IPv6 - the beginning #2

From now on My ISP offers IPv6 only.
By logging to ISP Box i have found: Delegated Prefix = 2001:aaaa:bbbb:ccc0::/60

Before I start to play around with OpenWRT configuration, I just connected a PC to the ISP box and this is what I see:

enp5s0: flags=4163<UP,BROADCAST,RUNNING,MULTICAST>  mtu 1500
        inet 192.168.1.212  netmask 255.255.255.0  broadcast 192.168.1.255
        inet6 fdaa:1111:2222:0:5d4f:b6be:4a55:1317  prefixlen 64  scopeid 0x0<global>
        inet6 2001:aaaa:bbbb:ccc0:a454:2b80:b989:194e  prefixlen 128  scopeid 0x0<global>
        inet6 2001:aaaa:bbbb:ccc0:afa7:c735:7132:2c8  prefixlen 64  scopeid 0x0<global>
        inet6 2001:aaaa:bbbb:ccc0:5de9:894d:906e:178d  prefixlen 64  scopeid 0x0<global>
        inet6 fdaa:1111:2222:0:e761:7c7e:339d:19e5  prefixlen 64  scopeid 0x0<global>
        inet6 fe80::2285:c634:7ce7:3006  prefixlen 64  scopeid 0x20<link>

Questions:

  1. How can I tell out of this output, what Global Unicast IPv6 address has been assigned to my PC?
  • Global Unicast IPv6 address "2001" - why there are 3 and one has /128 prefix length?
  • Local Unicast Addresses "fdaa" - why there are 2?
  • Link Local Address "fe80" - this is clear
  1. My Delegated Prefix = 2001:aaaa:bbbb:ccc0::/60
    2001 - 16bit
    aaaa - 32bit
    bbbb - 48bit
    ccc0 - 60bit and if there was anything else than "0", it would be then 64 bit prefix, correct?

3.What is the other way to find out what is my "Delegated Prefix"?
I know it only because I logged to ISP box.

Dump the network config and start digging:

$ ubus call network.interface dump
... cut 100s of lines ...
                        "ipv6-prefix": [
                                {
                                        "address": "2602:8800:4209:6010::",
                                        "mask": 60,
                                        "preferred": 43186,
                                        "valid": 43186,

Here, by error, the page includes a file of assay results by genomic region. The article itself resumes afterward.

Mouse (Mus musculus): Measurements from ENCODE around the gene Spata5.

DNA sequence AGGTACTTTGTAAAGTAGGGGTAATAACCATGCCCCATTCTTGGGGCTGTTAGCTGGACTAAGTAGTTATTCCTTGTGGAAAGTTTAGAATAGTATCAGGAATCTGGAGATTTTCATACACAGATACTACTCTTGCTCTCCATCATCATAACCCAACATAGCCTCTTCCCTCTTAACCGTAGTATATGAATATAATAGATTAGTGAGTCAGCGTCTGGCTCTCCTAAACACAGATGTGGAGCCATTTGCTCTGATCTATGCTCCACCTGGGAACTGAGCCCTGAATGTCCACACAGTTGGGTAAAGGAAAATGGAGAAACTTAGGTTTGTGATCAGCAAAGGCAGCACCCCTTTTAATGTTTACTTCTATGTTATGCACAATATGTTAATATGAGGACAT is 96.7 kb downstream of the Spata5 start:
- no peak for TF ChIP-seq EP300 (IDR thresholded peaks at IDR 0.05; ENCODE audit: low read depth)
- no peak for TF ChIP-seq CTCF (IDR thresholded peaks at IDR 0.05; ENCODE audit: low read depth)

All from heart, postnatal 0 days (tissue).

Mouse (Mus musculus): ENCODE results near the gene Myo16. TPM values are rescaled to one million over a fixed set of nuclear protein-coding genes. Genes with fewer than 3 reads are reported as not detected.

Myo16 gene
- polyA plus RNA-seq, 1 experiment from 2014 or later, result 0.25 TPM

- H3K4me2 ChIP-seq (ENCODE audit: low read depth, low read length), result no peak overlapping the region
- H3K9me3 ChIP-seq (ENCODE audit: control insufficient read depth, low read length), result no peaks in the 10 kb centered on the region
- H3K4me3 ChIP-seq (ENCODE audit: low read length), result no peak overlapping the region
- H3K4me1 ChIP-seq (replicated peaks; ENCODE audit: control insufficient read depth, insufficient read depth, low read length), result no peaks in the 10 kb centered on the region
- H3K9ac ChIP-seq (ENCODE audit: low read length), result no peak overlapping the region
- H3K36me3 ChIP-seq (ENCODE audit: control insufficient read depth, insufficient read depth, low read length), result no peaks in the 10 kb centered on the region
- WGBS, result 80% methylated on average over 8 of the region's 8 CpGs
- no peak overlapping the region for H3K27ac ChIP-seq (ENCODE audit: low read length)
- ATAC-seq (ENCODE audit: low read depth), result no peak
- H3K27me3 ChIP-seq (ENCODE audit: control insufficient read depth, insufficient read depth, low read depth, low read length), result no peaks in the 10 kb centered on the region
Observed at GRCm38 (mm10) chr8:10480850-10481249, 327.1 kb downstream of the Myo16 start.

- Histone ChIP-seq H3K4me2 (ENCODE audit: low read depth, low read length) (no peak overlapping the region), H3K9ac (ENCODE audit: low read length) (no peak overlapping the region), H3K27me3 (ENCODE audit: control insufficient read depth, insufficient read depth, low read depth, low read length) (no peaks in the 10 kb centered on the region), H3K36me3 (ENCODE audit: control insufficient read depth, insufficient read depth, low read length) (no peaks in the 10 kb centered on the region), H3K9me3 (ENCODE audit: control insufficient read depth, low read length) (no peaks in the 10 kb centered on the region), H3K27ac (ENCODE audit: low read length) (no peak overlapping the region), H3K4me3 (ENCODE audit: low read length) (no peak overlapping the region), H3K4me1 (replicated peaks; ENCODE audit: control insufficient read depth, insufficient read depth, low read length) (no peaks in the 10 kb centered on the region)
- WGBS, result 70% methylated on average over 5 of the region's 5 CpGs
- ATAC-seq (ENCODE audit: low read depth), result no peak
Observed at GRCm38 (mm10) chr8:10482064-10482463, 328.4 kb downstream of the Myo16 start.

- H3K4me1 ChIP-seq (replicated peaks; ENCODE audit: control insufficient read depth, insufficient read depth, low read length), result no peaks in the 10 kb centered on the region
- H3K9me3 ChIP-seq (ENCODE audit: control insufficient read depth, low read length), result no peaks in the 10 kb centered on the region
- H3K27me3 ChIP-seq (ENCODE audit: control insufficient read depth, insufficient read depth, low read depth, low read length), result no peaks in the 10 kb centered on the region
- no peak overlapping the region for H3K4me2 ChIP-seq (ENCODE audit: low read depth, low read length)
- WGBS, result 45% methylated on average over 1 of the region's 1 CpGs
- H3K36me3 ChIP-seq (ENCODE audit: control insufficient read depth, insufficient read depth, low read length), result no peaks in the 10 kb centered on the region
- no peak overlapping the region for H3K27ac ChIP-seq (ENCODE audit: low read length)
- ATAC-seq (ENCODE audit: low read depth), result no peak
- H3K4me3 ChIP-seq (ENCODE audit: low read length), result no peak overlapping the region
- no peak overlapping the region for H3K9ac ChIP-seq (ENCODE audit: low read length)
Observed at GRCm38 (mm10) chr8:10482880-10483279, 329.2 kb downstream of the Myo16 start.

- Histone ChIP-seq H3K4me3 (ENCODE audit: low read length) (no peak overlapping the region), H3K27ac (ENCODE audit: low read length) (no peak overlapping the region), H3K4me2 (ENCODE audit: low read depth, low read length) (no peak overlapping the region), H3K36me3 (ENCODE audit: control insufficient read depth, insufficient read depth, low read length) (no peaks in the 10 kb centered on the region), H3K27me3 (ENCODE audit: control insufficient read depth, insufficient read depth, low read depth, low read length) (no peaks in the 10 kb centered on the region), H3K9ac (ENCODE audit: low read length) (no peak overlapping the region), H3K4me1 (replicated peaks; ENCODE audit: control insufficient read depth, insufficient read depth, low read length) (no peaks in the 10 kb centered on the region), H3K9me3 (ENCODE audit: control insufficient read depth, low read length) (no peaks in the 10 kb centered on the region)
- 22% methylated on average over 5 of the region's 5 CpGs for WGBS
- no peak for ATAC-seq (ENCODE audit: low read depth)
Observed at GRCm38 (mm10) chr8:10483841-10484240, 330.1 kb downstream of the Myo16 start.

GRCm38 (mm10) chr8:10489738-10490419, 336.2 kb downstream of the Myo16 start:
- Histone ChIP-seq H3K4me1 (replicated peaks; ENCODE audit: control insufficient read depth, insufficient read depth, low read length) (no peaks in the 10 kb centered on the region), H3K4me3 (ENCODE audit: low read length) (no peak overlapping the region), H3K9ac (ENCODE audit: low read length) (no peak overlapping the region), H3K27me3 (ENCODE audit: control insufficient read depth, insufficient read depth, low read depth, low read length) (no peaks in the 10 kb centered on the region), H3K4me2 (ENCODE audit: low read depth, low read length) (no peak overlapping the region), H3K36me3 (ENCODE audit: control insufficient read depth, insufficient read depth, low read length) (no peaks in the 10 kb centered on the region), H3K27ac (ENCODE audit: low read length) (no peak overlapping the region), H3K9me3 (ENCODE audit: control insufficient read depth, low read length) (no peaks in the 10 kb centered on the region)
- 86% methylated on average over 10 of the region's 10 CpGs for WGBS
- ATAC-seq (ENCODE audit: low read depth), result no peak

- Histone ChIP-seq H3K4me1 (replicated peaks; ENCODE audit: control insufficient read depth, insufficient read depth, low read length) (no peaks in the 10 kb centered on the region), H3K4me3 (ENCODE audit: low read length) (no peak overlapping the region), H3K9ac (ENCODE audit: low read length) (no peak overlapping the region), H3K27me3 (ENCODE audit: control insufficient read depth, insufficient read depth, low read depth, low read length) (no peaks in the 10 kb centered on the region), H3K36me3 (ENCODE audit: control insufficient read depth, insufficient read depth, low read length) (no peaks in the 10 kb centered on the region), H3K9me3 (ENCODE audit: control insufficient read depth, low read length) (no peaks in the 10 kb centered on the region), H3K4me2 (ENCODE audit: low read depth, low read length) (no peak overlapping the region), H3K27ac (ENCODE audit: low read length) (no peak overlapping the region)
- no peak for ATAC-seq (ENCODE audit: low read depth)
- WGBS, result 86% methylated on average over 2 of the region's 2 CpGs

"class": "wan6",
                                        "assigned": {
                                                "lan": {
                                                        "address": "2602:8800:4209:6010::",
                                                        "mask": 60
                                                }
                                        }
                                },
...

These are all in the same /64 prefix (the first 64 bits 2001:aaaa:bbbb:ccc0 are the same) so they can be used interchangeably. PCs do this for privacy reasons, choosing new random /64 suffixes periodically so the individual PC can't be readily tracked. Of course anything within the /64 is coming from the same ISP customer and that can be tracked, like an IPv4 would be.

The ULAs cannot be routed on the Internet but the ISP may host their DNS service there for example. Again we see the PC choosing two random /64 IPs within the same prefix.

PCs do not request a delegated prefix. They only need one IP (or possibly additional ones within the same /64) to handle all requests to the Internet. Prefix delegation is used by routers so that different prefixes can be assigned to different LANs. If they only support /60 there is not a lot of that that you can do even with a router. With a reasonably large number of prefixes, a cascade of routers can be built for example at a campus with multiple buildings, each holding a block of prefixes which they further delegate to networks inside their building.

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Hi MK24, thank you for your reply.